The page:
Liquor, wine and beer are almost always sold to you with a paper or plastic bag. Keep this bag on the alcohol. It is frowned upon to carry alcohol openly in the streets, as it is assumed you might be consuming it.
There are various local beers to try. Chelsea Brewing Company, Flagship Brewery, Heartland Brewery, and Brooklyn Brewery are worth a visit.
In New York, as in most of the US, the legal drinking age is 21. Even if you're well over 21, make sure to keep your driver's license (sufficient for US & Canadian citizens), national ID card (usually sufficient for European citizens) or passport (sufficient for everyone else) at hand. Especially in touristy neighborhoods, it's not uncommon to be asked to prove your age as a matter of policy or court order - even at a restaurant. Outside of the touristy areas, and especially in Brooklyn, people tend to be more relaxed. However the State of New York allows under-age drinking provided that it is on private premises that do not retail alcohol and has parental consent. Under-age drinking is also allowed for religious purposes.
The costs of hotel accommodation in New York City is generally higher than the American average. Manhattan in particular has some of the most expensive accommodation in the world, although some bargain hotels can still be found. Expect to pay up to $50 for a hostel, $100-200 for a budget room with shared bath, $250-350 for a mid-range hotel with a decent room and a restaurant and/or room service; right up to world famous luxury hotels such as the Waldorf Astoria or The Plaza, where a stay in the top suites can run into thousands of dollars a night. There is no shortage of choice and all of the major international hotel chains such as Hilton, Hyatt, Marriott, and Holiday Inn each have multiple properties in Manhattan. Most rooms below $200 in Manhattan are small with room for a bed, a tv, and little else, and may be located in less attractive areas of the island - for instance along the West Side Highway, or on the northern reaches beyond Central Park.
Alternatives to Manhattan accommodations
You don't have to stay in Manhattan. There are many hotels just outside Manhattan in Long Island City, Queens, Brooklyn and New Jersey that are cheaper than hotels in Manhattan. Also, due to the high accommodation prices and insider knowledge of the locals, you may want to consider a hospitality exchange!
Lower accommodation prices are also generally available in January and February, the end of August, and on Sunday nights.
Room rates are typically quoted excluding taxes, so expect your actual bill to be higher than the quoted rate. Taxes include New York State and New York City sales tax (8.875%), a New York City Hotel Occupancy Tax (varies but, for rooms above $40, $2 + 5.875%), and a surcharge of $1.50. For a $100 per night room, expect to pay $117.75, after taxes are taken into account.
Wi-Fi is available in city parks and quite a few public libraries. The Apple store has dozens of computers setup and doesn't seem to mind that many people use them for free internet access, but they can be pretty busy at times. Easy Internet Cafe and FedEx Office are just some of the internet cafes which offer broadband internet at reasonable prices. Finding a store with an open power outlet may be difficult so be sure your device is fully charged and its battery is working properly.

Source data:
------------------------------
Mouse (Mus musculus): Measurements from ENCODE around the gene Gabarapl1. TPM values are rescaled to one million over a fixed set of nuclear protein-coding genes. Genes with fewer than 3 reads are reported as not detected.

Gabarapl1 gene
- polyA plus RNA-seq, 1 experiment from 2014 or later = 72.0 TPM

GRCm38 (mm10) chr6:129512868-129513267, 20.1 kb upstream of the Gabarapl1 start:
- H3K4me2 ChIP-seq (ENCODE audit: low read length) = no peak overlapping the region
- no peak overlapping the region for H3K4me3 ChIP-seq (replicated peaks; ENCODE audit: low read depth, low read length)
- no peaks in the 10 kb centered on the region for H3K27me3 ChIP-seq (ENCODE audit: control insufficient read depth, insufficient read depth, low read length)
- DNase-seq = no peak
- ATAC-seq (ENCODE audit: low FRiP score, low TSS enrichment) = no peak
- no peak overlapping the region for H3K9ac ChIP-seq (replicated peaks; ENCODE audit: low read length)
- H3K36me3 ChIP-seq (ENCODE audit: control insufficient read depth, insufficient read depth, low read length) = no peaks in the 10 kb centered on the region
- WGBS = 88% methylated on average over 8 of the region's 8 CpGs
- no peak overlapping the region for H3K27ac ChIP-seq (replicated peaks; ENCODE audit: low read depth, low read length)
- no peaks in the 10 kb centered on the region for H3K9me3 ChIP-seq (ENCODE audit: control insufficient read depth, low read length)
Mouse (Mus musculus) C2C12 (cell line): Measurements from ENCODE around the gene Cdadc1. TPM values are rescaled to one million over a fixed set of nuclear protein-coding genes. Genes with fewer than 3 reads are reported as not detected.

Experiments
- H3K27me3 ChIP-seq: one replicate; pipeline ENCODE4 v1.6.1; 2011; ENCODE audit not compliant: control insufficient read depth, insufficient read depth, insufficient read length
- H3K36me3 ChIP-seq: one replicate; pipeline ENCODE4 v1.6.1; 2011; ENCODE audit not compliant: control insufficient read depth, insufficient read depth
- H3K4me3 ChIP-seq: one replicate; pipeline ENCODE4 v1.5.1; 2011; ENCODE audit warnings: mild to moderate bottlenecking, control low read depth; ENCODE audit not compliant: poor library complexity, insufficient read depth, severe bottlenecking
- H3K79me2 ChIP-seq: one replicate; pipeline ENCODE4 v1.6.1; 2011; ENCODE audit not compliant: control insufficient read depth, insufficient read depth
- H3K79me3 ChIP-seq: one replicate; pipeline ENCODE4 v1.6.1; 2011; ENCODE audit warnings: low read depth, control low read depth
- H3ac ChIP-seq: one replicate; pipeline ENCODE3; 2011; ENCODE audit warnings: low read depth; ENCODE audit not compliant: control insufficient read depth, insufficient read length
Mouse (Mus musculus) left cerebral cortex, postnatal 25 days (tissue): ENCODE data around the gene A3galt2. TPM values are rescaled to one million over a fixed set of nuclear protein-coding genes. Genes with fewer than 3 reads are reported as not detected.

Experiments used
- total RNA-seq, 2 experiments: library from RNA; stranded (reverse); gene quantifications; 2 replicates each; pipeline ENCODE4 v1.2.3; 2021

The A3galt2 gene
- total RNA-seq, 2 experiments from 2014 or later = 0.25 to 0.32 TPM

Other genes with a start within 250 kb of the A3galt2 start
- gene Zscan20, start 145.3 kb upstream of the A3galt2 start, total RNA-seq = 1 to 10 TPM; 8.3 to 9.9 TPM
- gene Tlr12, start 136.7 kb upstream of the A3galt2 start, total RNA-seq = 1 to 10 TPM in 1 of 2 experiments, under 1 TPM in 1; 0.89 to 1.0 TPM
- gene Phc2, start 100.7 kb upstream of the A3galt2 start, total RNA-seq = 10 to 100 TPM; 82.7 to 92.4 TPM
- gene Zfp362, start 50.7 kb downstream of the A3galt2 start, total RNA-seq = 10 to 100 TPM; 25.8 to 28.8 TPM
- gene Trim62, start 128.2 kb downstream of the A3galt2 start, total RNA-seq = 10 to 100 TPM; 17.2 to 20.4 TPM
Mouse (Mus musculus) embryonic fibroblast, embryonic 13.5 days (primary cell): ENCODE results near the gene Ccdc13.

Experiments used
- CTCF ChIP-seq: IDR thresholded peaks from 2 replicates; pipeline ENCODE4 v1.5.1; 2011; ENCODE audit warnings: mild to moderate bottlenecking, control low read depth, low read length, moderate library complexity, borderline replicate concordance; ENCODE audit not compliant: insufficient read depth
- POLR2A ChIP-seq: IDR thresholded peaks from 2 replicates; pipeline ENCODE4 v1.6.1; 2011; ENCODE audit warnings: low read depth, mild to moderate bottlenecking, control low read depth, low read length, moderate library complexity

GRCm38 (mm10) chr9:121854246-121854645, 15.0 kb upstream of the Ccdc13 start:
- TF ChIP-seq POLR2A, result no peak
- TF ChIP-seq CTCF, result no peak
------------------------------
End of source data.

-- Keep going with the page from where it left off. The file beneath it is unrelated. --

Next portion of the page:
Public phones are found all over the city so carry quarters if you plan to use them. Remember to include the 1 and area code when dialing from any phone in NYC - including private "land line" phones in buildings - as 11-digit dialing is always in effect, even when dialing locally.
For choosing a mobile network OpenSignal provide crowdsourced cellular coverage maps of New York for comparing the carriers. Note, in US English "carrier" means "network" or "mobile network operator. Be aware that some operators (such as Sprint and Verizon) use CDMA, this means you cannot get a SIM from these carriers. In addition, operators may use different network bands to those your phone uses, make sure you check this. You can also find information on network bands used by each network on OpenSignal's network specific pages (e.g. T-Mobile network coverage, AT&T network coverage).
If you are traveling from overseas, you may need to unlock your cellphone before it can be used with a local carrier. One store that specializes in this service is New Wave Inc., located in Midtown Manhattan. (New Wave Inc.)
New York is statistically the safest large city in the United States and miles away from its situation during the 1990s when it was considered the "murder capital of the United States". Its crime rate per person is lower than the national average and many small towns and there is high police presence almost everywhere in the city today. However there are some things to watch out for such as:
Law Enforcement in NYC- The New York Police Department has full police powers within the 5 boroughs. NYPD marked cruisers are white body with blue decals and lettering. New York Sheriff also have jurisdiction. The NYPD is the largest police force in America. The NYPD invested in sophisicated techonology and equipment to deter crime and terrorism. CCTV cameras are in use in several areas of the city and NYPD has special units in the city that is strategically placed to ensure that the city is safe. NYPD police vehicles have bulletproof shielding on their vehicles and bulletproof glass inserts on the driver and passenger side doors. New York State Police Troop NYC divison also assists local police and troop NYC division have jurisdiction in NYC. The port authority police department which is a bi-state agency between New York and New Jersey have police powers in both states. The Port Authority Police provides law enforcement services to all airports- John F Kennedy, La Guardia, Newark Liberty, Teteroboro and Stewart Airports. They also provide law enforcement services to all sea ports, bridges and tunnels in and out of city, Bus Terminals,Port Authority Trans Hudson and World Trade Center, however they can arrest and question anyone in NY and NJ.